When I went to school back in the mid 90s, we learned about what to do when people couldn't speak. You could try signing with them. And then if that didn't work, try boardmaker pictures with them, or if that was too hard, you used printed photographs, or if they couldn't do that, you could use actual objects. It was called a symbol assessment.
There was a day that Mayer Johnson's Boardmaker program was what Everyone used for symbols. Pretty much exclusively. They were revolutionary really. They found a way to depict many things in line drawings and had pre-made grids to fit devices so you could just pop your pictures in, print out the sheet, and slide it into your device. The program cost over $500 and you had to have the CD in the computer (as well as install a part of it) to search or print out any photos. But it was dearly loved, by parents, teachers, SLPs and kids. And it still is. Mostly. :)
Let me tell you a story about what happened to me this fall. The teacher in my classroom sent an email to their tech people at head office asking if they would install Boardmaker to her computer. They messaged back that she needed to have her disk in the computer for them to do that from their site. So we put the disk in, and messaged them back that we were ready. Then they said it was all installed. But we got an error message. After several emails back and forth, we were very proud and excited that we finally got it installed to her classroom computer and we opened up the program. I added a few symbols to a display and we got ready to print. But the school only has a black and white printer onsite, and for this student we needed colour. The printing site with colour printing doesn't have the actual Boardmaker disk to put in their computer to print out our document (which can't be saved as a pdf), so they were unable to print in colour. I then tried to take it home and install it so I could use my own colour printer, but my version of Windows was too new, and I would have to upgrade my/her copy of Boardmaker. This process took well over a month.
Annoyed. That's how I felt. Maybe a smidge beyond that even, ha! To top it off, later this year, a student in the class is going to be trialling a device that doesn't even use Boardmaker symbols, and the apps on the iPads in the school don't have one Boardmaker symbol on them! So on a cool October day about a month ago, I decided I was done with it! I'm done with Boardmaker...unless someone insisted and could make it much easier for me and my clients than it currently is (I know, I know, they have a new Boardmaker online system...it might bring me back some day, the verdict is still out!). Technology advances have had a significant impact on the field of 'AAC' (augmentative and alternative communication), in more ways than I can even imagine!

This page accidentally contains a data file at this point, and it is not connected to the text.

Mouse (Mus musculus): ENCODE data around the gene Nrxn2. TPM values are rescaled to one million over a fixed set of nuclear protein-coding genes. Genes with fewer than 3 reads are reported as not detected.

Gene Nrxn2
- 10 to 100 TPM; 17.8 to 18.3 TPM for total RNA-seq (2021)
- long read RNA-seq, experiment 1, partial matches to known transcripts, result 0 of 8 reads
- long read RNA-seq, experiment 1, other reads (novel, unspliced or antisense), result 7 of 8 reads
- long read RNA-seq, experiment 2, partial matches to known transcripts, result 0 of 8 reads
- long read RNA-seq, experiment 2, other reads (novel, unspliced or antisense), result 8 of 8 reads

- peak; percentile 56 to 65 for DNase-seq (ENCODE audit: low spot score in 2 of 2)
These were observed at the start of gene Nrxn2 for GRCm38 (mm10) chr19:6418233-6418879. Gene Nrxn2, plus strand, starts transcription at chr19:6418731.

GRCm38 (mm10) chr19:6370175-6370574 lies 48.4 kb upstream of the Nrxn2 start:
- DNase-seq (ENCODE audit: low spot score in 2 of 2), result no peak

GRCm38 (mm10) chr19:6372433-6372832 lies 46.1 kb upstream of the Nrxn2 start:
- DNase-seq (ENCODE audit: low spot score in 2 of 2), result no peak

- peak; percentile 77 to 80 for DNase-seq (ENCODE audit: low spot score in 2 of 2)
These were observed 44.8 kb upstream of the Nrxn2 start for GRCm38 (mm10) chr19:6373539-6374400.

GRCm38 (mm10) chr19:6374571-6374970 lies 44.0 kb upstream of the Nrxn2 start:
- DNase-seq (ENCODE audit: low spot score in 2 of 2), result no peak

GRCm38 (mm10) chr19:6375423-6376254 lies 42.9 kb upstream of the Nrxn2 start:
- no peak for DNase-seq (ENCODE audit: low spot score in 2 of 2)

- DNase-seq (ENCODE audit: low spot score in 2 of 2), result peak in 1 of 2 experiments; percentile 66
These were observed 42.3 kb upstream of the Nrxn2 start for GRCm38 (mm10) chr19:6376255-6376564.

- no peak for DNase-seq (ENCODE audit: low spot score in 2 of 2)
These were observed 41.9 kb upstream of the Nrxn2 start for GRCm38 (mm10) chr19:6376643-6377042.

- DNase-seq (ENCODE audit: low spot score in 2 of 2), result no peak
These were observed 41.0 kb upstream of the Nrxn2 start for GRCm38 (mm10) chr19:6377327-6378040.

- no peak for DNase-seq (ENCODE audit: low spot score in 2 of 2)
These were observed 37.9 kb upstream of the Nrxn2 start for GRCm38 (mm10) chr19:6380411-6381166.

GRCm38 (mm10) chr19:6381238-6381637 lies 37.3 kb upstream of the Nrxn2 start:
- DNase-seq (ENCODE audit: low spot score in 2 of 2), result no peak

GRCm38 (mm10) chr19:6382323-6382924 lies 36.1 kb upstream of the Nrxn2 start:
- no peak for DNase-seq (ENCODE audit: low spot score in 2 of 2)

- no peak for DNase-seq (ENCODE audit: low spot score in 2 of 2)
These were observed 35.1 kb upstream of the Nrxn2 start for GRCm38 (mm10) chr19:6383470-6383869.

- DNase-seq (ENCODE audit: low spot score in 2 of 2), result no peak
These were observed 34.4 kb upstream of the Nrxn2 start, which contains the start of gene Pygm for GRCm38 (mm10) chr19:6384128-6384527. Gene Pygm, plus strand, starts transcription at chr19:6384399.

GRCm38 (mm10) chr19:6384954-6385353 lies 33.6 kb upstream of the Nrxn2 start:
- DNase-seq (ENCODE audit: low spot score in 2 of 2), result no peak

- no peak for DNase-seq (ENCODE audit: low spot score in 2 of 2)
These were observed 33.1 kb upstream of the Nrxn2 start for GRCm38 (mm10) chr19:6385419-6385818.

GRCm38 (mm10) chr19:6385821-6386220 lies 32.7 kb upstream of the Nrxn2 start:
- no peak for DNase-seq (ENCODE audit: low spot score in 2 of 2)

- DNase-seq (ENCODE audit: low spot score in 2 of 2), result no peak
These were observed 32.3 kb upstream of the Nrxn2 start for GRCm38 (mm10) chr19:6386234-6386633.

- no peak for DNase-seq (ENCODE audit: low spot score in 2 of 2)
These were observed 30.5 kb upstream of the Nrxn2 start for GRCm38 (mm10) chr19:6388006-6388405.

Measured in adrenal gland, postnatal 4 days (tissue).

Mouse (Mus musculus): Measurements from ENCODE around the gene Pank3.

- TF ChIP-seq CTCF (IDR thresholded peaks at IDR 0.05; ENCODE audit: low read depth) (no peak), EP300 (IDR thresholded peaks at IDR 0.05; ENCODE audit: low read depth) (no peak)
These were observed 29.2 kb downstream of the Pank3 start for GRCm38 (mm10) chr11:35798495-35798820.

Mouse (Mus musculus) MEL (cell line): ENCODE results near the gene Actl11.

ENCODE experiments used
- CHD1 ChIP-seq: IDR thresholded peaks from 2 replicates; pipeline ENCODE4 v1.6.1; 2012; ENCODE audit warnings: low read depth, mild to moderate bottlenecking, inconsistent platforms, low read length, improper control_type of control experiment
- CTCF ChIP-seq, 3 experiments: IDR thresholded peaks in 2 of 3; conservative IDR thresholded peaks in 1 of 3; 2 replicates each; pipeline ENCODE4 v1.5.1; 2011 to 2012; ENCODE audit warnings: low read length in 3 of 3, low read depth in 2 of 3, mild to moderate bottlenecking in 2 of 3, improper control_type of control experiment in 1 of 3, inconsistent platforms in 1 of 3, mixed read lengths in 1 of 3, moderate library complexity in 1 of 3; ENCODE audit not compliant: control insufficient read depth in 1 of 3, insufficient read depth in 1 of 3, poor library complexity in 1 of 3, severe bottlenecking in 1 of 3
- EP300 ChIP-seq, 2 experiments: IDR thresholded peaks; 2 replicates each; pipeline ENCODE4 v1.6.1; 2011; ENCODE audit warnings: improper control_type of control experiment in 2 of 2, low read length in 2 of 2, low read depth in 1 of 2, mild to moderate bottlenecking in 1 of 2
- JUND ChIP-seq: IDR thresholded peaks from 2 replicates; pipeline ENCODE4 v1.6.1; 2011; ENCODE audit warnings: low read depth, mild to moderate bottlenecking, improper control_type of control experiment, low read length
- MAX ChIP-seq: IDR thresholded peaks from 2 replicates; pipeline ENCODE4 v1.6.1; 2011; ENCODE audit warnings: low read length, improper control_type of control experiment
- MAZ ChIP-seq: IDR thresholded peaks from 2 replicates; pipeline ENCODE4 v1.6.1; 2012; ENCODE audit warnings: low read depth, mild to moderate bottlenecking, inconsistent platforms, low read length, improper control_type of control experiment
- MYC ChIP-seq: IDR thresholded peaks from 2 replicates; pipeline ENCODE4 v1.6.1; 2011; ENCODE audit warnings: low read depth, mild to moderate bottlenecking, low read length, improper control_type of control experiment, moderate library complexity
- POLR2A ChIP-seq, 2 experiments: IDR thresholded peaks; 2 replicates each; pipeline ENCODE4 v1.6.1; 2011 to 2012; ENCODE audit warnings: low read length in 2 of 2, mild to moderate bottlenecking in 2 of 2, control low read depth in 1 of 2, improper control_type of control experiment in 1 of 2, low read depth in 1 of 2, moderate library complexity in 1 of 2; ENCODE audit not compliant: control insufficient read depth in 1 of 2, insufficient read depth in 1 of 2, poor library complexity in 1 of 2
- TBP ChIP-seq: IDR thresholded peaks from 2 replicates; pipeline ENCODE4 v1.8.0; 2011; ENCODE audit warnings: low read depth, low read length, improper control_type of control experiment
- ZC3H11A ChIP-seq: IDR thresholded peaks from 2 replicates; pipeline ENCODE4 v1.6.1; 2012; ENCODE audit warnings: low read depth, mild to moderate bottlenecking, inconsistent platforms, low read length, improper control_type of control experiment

It has been interesting to watch in the last few years, as a newer group of symbols has emerged with a nice clean website, a format that makes sense for the way clinicians work these days, and a yearly subscription fee of $49 with new symbols added at least weekly. I could pay for over 10 years and still not reach the cost of buying Boardmaker! They also have willingly partnered with many of the new apps and device programmers to include their gender-neutral clean symbols in current context. So, now most devices and apps use SymbolStix. And so do I.
I'm still feeling it out a bit. It has taken me awhile to figure out how it 'thinks'. I'm used to my old ways, and my old pictures! But it is growing on me, and the more I figure it out, the better I like it. I have set up folders for some of my main symbol students, and added in lots of symbols that I think they may like to say. I then downloaded the whole folder at once to my computer at home and added them into a table in a Word document. I also made a template on the website and downloaded a PDF right from their premade grids which I was able to send to the School district offsite printing place to get colour printing. Their symbols really are a different way of thinking, and that has taken me a bit of getting used to. I really like the gender neutral quality, and I like some of the expressions. Some of the simplest words are the hardest to depict on a symbol, and I appreciate the struggle I can see in the development of some of the symbols.
A word about photographs...A couple years ago, I had my thinking shaken up a bit by a speaker who came to town named Linda Burkhart. She's a practical approachable lady who has a great connection with kids and gets to the heart of the matter quite quickly. I find people either really appreciate her approach, or they find reasons to cast her aside. I really resonated with her thoughts on the use of photos and objects instead of symbols. If I may paraphrase, if a child is at the level where we need to teach them photos or objects paired to real activities, we will have to re-teach them if we ever move to symbols, so why not just start with symbols and see if that can work. There are many reasons that symbols have an edge over photographs for students - more transferable to new settings, easier to detect the salient features of the symbol, and I find in general, easier for the team to adapt, modify and use across settings. I have seen that to be true in my practice before I heard her say that, and also since then. So now I rarely use photographs as well. This article link explains it much more fully (and technically!) than I have here, and is an excellent article.
So, there are my thoughts tonight on symbols in speech therapy! Thanks for listening, any thoughts? Would love to hear them! I'll keep you posted as my relationship with SymbolStix continues. :)